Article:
Timothy's Quest (1890) and some early short stories have Maine backgrounds, but Wiggin only began to concentrate on regional material after the success of Rebecca of Sunnybrook Farm. Today this is considered a children's book, but it was first a bestselling adult novel. Set in a village similar to Hollis, in the Saco River valley, the story is a classic orphan story without the orphan: Rebecca, the daughter of a poor widow, is sent to live with two maiden aunts in order to be "made." In traditional fashion, she wins their hearts, even that of the stern Aunt Miranda. A spirited child, Rebecca accomplishes many things in the course of the story, including the saving of her family fortunes. She graduates from boarding school in a cheesecloth dress, but her time at school has been a success—she is class president. Rebecca's character and the local color of her background are both appealing. This story did not end with a marriage, but with only the hint of an attachment. There was no sequel, only a volume of "missing chapters," or stories about Rebecca set in the time of the first novel, The New Chronicles of Rebecca (1907).

Mother Carey's Chickens (1911) is another of Wiggin's popular New England novels. A more saccharine story than Rebecca of Sunnybrook Farm, it tells how the Carey family, under the leadership of young Nancy, manages to survive economically after the death of their father. Other Maine stories with good regional description are another Christmas story, The Old Peabody Pew (1907), and Susanna and Sue (1909), which features a Shaker colony. The Story of Waitstill Baxter (1913) shows more mature character development than the average Wiggin novel. Set in the early-19th century, this novel of Saco valley life features a historical figure, the traveling evangelist Jacob Cochrane, and describes the disruption he brings to a family.

Wiggin's autobiography, My Garden of Memory (1923), is a charming and valuable document, revealing its author as a woman of spirit and sense. Several of her novels were filmed more than once. These movies mirror the popular modern conception of Wiggin as a silly sentimentalist, but her novels, slight as they are, belie that reputation. She was a chronicler of the romance of real life, not a romanticist. And while there is sentimentality in her earlier works, her major novels are free of it. Most of her heroines—Rebecca, Nancy Carey, Polly Oliver, Waitstill Baxter—are active, intelligent young women, unlike the Little Eva stereotype, Carol Bird. Wiggin argued for wholesomeness, not hypocrisy, in fiction, and her point of view was that of a sophisticated professional writer, not that of a sheltered matron. She was a popular writer who expressed what her contemporaries themselves thought of as "real life."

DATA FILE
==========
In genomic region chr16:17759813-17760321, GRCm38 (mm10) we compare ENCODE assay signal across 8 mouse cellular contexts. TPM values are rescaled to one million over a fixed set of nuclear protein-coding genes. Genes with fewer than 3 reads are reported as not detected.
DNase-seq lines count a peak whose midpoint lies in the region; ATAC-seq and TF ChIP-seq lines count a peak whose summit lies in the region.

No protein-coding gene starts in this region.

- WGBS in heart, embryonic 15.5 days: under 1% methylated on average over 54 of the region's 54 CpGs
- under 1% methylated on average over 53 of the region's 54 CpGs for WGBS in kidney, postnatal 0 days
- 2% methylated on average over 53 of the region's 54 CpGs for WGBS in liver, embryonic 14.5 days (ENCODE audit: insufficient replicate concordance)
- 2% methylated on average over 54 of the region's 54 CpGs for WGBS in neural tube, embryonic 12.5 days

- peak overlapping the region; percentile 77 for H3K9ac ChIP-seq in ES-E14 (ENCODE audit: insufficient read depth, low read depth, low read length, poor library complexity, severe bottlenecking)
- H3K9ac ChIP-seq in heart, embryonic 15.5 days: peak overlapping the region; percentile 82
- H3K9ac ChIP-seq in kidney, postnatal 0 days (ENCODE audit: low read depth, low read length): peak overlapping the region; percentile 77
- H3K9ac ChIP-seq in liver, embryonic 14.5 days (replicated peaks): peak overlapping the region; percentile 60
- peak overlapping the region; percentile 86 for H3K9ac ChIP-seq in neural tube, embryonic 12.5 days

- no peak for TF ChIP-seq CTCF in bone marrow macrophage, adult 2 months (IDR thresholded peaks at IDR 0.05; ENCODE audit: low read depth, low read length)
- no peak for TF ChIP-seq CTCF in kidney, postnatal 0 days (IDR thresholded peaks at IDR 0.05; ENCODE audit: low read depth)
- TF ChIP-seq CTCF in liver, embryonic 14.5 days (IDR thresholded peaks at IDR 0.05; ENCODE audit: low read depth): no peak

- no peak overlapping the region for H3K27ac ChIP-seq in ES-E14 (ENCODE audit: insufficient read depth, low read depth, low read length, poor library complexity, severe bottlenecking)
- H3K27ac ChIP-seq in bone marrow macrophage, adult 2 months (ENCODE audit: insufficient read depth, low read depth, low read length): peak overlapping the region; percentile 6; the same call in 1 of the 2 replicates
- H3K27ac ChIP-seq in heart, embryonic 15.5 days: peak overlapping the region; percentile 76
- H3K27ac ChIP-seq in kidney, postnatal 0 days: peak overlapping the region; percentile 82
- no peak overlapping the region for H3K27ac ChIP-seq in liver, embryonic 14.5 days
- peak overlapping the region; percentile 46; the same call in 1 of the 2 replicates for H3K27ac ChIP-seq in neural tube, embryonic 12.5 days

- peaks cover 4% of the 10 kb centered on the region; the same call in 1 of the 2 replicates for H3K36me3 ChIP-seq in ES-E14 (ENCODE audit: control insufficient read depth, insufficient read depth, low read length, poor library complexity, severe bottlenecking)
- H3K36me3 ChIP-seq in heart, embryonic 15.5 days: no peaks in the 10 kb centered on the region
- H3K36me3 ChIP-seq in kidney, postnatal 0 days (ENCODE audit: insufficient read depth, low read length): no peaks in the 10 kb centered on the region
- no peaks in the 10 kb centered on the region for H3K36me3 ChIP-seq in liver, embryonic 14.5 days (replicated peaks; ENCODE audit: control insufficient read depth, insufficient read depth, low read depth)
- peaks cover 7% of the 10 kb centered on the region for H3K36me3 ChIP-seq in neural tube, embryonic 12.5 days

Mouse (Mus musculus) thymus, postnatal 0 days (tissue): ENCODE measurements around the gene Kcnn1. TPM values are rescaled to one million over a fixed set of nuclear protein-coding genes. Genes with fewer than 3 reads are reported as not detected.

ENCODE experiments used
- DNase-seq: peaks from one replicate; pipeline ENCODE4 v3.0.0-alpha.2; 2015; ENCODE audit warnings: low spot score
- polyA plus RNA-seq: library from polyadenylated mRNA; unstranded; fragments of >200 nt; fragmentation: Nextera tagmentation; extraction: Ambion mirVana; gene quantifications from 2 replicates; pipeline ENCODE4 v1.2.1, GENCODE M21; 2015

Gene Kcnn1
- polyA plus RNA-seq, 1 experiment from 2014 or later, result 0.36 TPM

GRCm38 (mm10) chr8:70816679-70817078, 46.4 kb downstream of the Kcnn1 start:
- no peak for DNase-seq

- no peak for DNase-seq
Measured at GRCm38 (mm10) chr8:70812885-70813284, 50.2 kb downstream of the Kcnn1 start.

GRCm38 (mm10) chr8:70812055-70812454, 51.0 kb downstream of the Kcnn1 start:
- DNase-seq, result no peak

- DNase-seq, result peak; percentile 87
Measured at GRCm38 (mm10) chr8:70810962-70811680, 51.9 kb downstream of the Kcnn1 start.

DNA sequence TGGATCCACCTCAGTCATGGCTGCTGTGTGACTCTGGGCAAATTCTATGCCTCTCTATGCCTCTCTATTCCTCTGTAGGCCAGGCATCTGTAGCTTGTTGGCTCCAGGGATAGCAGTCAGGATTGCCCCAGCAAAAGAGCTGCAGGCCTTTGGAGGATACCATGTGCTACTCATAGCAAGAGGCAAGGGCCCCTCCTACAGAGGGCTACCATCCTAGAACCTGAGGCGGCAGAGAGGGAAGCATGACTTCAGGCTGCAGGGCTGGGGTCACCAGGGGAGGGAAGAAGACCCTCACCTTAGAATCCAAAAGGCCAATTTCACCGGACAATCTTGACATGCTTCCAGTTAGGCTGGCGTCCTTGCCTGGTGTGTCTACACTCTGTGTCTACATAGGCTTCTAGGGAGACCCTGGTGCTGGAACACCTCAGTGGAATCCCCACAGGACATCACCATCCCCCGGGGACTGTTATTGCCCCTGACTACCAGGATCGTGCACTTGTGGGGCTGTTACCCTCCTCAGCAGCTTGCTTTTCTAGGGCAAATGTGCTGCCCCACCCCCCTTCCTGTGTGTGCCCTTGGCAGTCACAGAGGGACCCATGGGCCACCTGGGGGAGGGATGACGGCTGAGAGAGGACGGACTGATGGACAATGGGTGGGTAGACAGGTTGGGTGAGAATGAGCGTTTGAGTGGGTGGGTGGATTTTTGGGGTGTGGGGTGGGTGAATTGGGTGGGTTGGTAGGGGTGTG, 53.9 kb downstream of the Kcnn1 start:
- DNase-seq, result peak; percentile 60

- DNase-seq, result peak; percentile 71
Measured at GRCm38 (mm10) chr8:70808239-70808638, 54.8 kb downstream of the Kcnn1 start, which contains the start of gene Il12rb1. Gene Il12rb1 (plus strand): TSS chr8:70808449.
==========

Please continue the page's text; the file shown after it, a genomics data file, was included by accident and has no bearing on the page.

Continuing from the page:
Other Works:

A Cathedral Courtship and Penelope's English Experiences (1893). The Village Watch-tower (1895). Marm Lisa (1896). Penelope's Progress (1898). Penelope's Irish Experiences (1901). Diary of a Goose Girl (1902). Rose o' the River (1905). Penelope's Postscripts (1915). The Romance of a Christmas Card (1916). Ladies in Waiting (1919). Creeping Jenny, and Other New England Stories (1924).

Fifteen books, some collection of stories and some about kindergartens, written with her sister, Nora Archibald Smith.


Benner, H., Kate Douglass Wiggin's Country of Childhood (1956). Smith, N., Kate Douglass Wiggin as Her Sister Knew Her (1925).

Reference works:

Oxford Companion to Women's Writing in the United States (1995).

Other references:

Bookman (1910, 1924). Lamp (1905). London Bookman (1910). NEQ (June 1968).